Y13 Field Trip to the Cranedale Centre

In November, we left HGS behind and headed for the rainy, green and very beautiful Yorkshire. Cranedale was definitely a thrilling experience; sixteen A level geographers, plus Miss Morgan and Mr Bird, eagerly awaited for the lectures from professional geographers and we were not disappointed. For the majority of us, it was not only our first taste of fieldwork, but also our first residential experience. Geographical skills play a vital role in not only our A level studies, but for the understanding of our environment: despite the trip being a lot of fun it was crucial for our learning too.

After a long, four-hour journey, we finally had the opportunity of exploring the natural world directly, with a hands-on lesson in learning about the effects on nature caused by the water and carbon cycle. We did an investigation into the moisture of soil between homogenised and non-homogenised areas using quadrats. It was also a great way to start the adventure and for everyone to interact. We retuned to the centre for dinner which was really nice, especially the pasta dish and the hot chocolate roll for dessert.  After that we were able to relax, or so we thought! After a little break we headed to the classrooms and started preparations for how we can apply our collected data into a stats test.

The following morning, we headed off to rainy Scarborough. It started off really cold and wet, that didn’t stop us from collecting data. This day was my favourite as it heavily relied on a changing places, one of the fun aspects of human geography. We were had the opportunity to explore different locations – my favourite was going to the beach – and learning about the history of Scarborough. [In particular,] We conducted various surveys by collecting qualitive data, which allowed us to gauge the lived experience of a visitor and the dominant place characteristics of Scarborough.

On Thursday, we visited the rocky, white Flamborough Head, the fastest eroding coastline in the UK. This was definitely the most challenging day. In order to get to the beach, we had to walk a flight of 190 steep steps – talk about a leg day! We braved the strong 40mph winds, whilst studying about coastal erosion. It was a windy and cold day but the advantage of being with friends and nice tutors make the experience more enjoyable and work seem less challenging. We returned back to the centre and analysed and presented our data to each other. After most days we spent our relaxation time in the common area. Some played foosball, some played table tennis and others played card games.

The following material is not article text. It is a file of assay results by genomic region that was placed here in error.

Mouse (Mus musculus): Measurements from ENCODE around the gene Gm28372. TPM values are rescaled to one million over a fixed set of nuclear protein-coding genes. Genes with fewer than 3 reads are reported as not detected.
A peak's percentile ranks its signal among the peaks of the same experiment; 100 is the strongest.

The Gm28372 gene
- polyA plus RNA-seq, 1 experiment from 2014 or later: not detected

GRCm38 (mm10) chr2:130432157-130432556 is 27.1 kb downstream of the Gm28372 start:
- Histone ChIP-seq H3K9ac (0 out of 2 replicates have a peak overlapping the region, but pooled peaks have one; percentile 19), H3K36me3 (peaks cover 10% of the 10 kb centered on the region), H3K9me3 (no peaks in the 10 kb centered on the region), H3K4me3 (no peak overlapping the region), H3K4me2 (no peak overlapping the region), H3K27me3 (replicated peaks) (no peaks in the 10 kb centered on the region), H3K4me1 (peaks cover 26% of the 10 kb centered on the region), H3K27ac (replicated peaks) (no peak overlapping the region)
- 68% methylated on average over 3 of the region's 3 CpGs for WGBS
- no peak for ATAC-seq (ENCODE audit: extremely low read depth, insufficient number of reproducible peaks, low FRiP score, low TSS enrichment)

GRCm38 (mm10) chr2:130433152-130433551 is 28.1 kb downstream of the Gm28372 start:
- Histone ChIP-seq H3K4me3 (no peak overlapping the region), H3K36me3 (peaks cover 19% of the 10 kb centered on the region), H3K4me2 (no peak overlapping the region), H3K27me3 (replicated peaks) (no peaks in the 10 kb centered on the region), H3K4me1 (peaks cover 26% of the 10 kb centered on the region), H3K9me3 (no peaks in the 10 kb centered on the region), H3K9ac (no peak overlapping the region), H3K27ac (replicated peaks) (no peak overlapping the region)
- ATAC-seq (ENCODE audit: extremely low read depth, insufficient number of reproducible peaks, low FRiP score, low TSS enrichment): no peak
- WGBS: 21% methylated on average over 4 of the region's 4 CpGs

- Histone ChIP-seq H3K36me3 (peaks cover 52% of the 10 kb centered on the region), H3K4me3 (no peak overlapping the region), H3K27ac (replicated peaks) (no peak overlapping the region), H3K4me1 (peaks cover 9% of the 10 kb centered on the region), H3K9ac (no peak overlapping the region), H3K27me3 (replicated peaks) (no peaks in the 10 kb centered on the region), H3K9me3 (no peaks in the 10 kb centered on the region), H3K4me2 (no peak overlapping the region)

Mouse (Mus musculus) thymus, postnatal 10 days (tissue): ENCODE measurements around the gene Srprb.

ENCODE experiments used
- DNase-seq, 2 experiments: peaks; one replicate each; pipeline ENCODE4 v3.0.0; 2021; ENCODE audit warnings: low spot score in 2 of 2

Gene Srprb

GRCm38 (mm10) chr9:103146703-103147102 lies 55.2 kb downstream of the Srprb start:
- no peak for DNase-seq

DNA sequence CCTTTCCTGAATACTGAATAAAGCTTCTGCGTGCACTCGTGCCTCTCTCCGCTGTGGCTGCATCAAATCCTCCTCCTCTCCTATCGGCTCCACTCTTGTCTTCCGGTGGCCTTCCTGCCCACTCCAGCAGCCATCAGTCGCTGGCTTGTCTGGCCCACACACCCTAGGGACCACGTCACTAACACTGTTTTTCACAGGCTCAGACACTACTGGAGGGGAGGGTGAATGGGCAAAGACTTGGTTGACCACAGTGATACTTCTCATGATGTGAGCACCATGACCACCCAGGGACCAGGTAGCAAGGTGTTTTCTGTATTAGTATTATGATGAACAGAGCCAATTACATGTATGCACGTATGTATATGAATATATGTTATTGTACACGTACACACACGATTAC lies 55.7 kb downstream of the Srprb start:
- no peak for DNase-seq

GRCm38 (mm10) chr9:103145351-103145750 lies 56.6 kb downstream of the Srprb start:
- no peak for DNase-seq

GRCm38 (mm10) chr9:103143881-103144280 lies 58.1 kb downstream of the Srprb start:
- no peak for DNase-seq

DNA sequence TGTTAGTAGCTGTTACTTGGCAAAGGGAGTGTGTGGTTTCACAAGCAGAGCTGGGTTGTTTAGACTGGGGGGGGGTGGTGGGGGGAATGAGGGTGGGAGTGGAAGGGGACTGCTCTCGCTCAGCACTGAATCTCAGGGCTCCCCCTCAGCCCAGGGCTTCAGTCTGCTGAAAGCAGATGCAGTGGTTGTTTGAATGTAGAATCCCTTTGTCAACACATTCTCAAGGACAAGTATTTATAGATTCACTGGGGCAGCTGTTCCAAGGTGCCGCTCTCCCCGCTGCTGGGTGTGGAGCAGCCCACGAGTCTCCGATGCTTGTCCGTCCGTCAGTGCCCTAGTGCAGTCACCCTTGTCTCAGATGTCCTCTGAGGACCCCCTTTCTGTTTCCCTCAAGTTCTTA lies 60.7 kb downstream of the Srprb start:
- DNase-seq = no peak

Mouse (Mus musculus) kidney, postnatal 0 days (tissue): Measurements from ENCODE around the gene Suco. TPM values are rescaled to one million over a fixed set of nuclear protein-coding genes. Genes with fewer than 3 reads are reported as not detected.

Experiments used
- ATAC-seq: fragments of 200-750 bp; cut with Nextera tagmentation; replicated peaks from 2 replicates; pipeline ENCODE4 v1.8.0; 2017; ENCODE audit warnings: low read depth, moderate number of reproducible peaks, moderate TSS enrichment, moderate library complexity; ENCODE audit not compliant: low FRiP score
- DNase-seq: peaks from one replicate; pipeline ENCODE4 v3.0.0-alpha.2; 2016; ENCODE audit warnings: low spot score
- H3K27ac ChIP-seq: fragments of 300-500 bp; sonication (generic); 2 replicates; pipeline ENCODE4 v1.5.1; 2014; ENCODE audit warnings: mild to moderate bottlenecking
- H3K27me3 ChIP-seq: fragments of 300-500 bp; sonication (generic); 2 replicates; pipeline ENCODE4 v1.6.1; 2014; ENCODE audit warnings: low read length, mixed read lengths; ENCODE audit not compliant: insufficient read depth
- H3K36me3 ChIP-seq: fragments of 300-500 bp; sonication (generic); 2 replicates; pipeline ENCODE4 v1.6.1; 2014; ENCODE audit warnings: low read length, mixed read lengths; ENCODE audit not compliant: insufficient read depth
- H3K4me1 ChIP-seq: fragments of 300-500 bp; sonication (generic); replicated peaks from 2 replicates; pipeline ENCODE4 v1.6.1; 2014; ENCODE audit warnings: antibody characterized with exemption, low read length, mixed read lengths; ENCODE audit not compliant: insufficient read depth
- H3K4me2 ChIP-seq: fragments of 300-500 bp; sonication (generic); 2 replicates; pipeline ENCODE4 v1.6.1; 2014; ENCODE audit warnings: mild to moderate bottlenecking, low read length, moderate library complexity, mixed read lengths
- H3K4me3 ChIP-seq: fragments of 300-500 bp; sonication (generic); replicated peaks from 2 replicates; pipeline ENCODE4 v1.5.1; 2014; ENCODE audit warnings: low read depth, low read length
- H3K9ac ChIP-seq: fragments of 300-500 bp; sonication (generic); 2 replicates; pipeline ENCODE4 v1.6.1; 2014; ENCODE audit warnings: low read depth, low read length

On our final day, Friday was spent doing an overview of our week at Cranedale and we were randomly given a bucket of resources and using our knowledge from the trip, were to find out how we would conduct our own mini NEA. Finally, it was time for us to head back home!

Overall, we all learned a lot from our experience at the Cranedale Centre. It was really helpful and definitely aided to guide us in our NEA topic and the various types of methods and data we can use. We were glad that we had the opportunity to attend the trip as it truly developed us, not only as geographers and our upcoming A level exams, but also developed our class bond. It was a truly a memorable experience!

Muhammad Ali Imran